"Unlearning Object-Oriented Programming," "Classical Software Studies," "Writing Fast Code in Slow Languages," "User Experience of Command Line Tools," and "Obsessions of the Programmer Mind."
Every one of James Hague's suggestions — while humorous — is also brilliant. I probably would have graduated from the CS program I dropped out of in 1991 if these had been on offer.
CSCI 3300: Classical Software Studies
Discuss and dissect historically significant products, including VisiCalc, AppleWorks, Robot Odyssey, Zork, and MacPaint. Emphases are on user interface and creativity fostered by hardware limitations.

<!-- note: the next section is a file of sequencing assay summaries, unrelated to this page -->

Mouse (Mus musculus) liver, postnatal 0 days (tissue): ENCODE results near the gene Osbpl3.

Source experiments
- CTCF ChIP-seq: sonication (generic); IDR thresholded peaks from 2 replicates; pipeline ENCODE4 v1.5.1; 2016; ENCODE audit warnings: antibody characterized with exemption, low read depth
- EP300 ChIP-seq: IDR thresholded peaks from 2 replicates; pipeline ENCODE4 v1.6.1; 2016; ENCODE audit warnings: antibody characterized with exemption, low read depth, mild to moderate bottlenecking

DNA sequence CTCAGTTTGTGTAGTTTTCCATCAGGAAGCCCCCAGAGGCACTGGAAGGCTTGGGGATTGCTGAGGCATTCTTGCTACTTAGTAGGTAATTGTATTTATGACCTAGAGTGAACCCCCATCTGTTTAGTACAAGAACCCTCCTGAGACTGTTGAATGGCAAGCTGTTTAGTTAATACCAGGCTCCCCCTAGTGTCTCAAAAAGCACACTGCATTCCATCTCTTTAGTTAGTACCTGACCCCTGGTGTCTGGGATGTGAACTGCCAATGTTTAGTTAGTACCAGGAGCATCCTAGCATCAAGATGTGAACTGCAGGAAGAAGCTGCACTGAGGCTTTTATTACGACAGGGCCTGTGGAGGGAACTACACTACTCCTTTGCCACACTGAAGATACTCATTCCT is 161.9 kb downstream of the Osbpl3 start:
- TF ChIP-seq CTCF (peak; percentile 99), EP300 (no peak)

CSCI 4020: Writing Fast Code in Slow Languages
Analyze performance at a high level, writing interpreted Python that matches or beats typical C++ code while being less fragile and more fun to work with.
CSCI 2170: User Experience of Command Line Tools
An introduction to UX principles as applied to command line programs designed as class projects. Core focus is on output relevance, readability, and minimization. UNIX "ls" tool is a case study in excessive command line switches.
Computer Science Courses that Don't Exist, But Should [James Hague/Dadgum]
(via O'Reilly Radar)